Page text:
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Review: Transition

written by Andreea Pătru


Transition

Milica Tomović's TRANSITION / TRANZICIJA (2016) is about the changes and vulnerability of a woman who cannot identify with her assigned gender. The Serbian director focuses on her character’s remarkably played inner struggle, leaving behind the judgement calls of such a controversial topic. While other gender-challenging films focus on the scandalous aspect and on suppressing one's masculine or feminine features, TRANSITION is rather about the journey and the courage of becoming your true self.

The film sets the tone with a defining scene of the boyish Jana who does a little bit of role-playing in the mirror, while combing her hair and admiring her imagined self. She proudly flexes her muscles, and we can see a hint of her full-grown armpit hair. As the story unfolds, we learn that these are the last two days with her beloved ones before leaving to secretly make a crucial adjustment in her life. Even if she is not completely honest with the entire bunch, telling them that she is leaving to pursue her studies in Michigan, some of her friends are already aware of her actual intentions.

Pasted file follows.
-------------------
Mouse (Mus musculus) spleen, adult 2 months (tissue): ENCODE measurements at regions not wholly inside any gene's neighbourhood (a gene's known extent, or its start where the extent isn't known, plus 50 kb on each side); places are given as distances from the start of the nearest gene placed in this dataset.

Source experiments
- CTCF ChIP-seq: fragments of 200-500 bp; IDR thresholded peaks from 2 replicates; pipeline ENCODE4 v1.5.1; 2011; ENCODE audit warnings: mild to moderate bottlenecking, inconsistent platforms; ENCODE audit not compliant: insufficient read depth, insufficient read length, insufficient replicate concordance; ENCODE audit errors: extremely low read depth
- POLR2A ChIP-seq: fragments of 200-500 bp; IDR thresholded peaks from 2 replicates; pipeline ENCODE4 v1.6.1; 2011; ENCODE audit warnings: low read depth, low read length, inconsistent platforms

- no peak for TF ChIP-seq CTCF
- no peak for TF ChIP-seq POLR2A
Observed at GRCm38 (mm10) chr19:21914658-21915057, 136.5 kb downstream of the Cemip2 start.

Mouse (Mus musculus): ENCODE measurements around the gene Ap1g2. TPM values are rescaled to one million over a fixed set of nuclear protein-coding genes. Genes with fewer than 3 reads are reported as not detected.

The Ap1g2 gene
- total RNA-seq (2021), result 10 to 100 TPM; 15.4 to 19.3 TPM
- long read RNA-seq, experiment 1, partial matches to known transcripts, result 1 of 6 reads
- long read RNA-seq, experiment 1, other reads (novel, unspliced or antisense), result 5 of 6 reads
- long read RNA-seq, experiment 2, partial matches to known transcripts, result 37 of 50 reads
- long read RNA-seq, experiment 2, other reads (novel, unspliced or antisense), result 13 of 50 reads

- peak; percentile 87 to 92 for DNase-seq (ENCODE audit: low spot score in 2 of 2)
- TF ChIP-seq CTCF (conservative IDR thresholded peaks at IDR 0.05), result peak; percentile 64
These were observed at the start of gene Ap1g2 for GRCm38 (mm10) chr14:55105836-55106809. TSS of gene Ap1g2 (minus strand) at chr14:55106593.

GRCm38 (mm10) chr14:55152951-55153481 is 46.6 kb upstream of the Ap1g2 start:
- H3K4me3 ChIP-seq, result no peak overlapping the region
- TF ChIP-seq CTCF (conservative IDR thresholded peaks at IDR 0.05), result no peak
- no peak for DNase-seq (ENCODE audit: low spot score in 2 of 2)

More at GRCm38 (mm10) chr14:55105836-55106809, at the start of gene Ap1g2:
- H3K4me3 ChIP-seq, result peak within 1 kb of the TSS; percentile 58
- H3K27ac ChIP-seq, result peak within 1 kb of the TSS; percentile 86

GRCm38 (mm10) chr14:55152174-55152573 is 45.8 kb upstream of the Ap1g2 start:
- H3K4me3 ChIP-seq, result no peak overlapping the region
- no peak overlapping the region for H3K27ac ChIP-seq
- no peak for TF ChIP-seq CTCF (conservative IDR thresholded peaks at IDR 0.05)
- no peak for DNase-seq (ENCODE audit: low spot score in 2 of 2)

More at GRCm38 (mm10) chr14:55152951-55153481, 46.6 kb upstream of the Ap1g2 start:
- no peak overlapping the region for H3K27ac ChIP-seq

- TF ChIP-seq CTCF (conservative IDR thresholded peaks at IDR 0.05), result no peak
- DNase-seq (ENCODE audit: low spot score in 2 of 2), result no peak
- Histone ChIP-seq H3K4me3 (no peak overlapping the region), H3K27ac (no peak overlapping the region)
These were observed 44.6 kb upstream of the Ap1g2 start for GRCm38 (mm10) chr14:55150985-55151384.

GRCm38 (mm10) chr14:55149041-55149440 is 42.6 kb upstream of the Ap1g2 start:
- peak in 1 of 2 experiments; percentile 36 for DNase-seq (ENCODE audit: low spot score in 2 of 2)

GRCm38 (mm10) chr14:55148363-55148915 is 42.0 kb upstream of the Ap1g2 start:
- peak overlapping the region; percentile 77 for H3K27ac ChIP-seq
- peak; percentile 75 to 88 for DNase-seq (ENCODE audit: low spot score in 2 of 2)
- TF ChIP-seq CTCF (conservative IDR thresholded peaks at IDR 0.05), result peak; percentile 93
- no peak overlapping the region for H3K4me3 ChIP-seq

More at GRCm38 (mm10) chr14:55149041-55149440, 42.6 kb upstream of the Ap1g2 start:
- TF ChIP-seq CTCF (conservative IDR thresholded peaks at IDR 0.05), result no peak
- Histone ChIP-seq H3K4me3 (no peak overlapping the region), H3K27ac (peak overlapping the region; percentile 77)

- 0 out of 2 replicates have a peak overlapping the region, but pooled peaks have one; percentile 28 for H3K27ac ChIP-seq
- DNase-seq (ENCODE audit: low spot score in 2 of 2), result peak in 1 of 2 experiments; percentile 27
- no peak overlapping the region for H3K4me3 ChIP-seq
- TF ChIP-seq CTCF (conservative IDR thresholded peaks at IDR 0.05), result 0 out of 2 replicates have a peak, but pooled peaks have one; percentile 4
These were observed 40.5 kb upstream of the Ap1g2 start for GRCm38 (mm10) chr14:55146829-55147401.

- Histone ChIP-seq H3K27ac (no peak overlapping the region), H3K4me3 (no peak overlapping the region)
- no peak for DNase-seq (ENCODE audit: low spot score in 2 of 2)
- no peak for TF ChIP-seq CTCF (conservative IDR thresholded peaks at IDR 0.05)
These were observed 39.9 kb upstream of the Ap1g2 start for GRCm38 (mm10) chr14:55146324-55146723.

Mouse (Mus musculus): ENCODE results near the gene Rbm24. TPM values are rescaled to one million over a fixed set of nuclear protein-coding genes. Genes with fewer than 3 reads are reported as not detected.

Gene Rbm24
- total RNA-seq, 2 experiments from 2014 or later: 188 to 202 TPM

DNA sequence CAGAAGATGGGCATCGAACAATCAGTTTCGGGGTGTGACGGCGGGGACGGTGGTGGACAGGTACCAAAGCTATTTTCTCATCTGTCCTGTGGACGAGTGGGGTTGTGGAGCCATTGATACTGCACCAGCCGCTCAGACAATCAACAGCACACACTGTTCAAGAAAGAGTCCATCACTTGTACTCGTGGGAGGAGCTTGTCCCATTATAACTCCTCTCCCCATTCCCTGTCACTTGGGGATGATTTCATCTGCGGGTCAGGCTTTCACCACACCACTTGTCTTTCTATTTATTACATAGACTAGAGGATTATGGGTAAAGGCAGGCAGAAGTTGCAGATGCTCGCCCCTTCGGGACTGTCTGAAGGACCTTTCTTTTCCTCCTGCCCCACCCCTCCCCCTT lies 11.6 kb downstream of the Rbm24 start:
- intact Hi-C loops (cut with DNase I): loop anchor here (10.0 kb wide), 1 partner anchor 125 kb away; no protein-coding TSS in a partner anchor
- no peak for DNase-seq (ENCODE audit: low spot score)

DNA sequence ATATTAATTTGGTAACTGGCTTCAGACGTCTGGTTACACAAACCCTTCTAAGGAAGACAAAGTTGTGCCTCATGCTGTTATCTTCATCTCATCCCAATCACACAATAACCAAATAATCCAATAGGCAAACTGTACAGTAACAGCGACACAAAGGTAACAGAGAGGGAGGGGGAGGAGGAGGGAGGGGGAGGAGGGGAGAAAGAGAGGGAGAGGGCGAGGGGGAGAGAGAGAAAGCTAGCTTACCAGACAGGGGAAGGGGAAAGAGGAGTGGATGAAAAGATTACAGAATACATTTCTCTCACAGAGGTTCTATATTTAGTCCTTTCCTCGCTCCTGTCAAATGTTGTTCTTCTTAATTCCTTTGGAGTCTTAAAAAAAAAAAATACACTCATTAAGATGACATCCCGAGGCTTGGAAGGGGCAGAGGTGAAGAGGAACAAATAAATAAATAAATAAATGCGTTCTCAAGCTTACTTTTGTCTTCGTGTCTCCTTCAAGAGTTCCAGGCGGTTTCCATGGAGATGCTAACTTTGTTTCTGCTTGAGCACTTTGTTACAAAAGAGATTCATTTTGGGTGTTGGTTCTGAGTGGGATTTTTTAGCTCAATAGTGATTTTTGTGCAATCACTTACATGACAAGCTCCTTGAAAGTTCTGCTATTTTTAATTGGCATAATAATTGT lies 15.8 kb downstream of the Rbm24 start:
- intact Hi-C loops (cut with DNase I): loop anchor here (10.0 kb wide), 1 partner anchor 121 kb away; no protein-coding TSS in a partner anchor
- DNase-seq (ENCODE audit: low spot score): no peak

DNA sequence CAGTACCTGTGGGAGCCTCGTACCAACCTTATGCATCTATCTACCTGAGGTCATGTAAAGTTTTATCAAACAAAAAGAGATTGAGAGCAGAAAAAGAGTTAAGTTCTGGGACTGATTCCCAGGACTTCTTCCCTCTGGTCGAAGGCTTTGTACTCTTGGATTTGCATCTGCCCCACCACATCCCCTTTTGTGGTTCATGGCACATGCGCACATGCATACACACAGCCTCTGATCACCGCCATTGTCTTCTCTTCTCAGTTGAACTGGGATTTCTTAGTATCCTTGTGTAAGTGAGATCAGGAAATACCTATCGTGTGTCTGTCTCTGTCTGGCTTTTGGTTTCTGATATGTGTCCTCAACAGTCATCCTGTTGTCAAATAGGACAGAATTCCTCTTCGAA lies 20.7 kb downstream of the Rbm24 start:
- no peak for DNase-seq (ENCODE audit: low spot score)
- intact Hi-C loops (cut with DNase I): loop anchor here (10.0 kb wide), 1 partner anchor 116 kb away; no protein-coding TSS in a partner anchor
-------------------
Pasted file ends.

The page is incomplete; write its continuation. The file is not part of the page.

The contrast between her bold decision and the way she is perceived is a nice addition to the plot and makes it even more surprising. She is repeatedly called good-looking or beautiful, even though she does not have a feminine attitude or posture. While she splendidly enacts the burden of her life-changing decision, there is no background information about her past or reasoning. It is not obvious if Jana came up with her choice as a part of a coming-of-age story, like in Céline Sciamma’s TOMBOY (2011). It does not look like a phase – although young and rebellious, playing in a rock band, Jana is a fully-grown woman who does not seem gender-confused. The director brings a fresh look on gender reassignment without the typical moralist discourse and prefers to focus on Jana’s difficult decision. The slow pace of the editing builds up the tension she must be going through, but also gives a sort of fluidity that comes from the feeling of Jana being conciliated with her decision.

Moreover, the battle between social expectations and Jana’s internal feelings of being uncomfortable with herself is cleverly expressed through a scene between her ex-lover confronting her departure. The use of over-the-shoulder shots functions perfectly to articulate Jana’s reluctance to deal with the deadweight of her decision and hints at the difficulty of voicing out loud her desire to change. With very few frontal shots showing Jana’s contentment with her option, the character realises that this gain of confidence will cost her the loss of her beloved ones.

And while one might feel the need for more detailed premises for this transition, its mysterious path is the one that makes it original. In the end, it is Milica Tomović’s merit to create a piece that has more to do with mood rather than with details out of the flexibility of sex and gender in a simple natural way.


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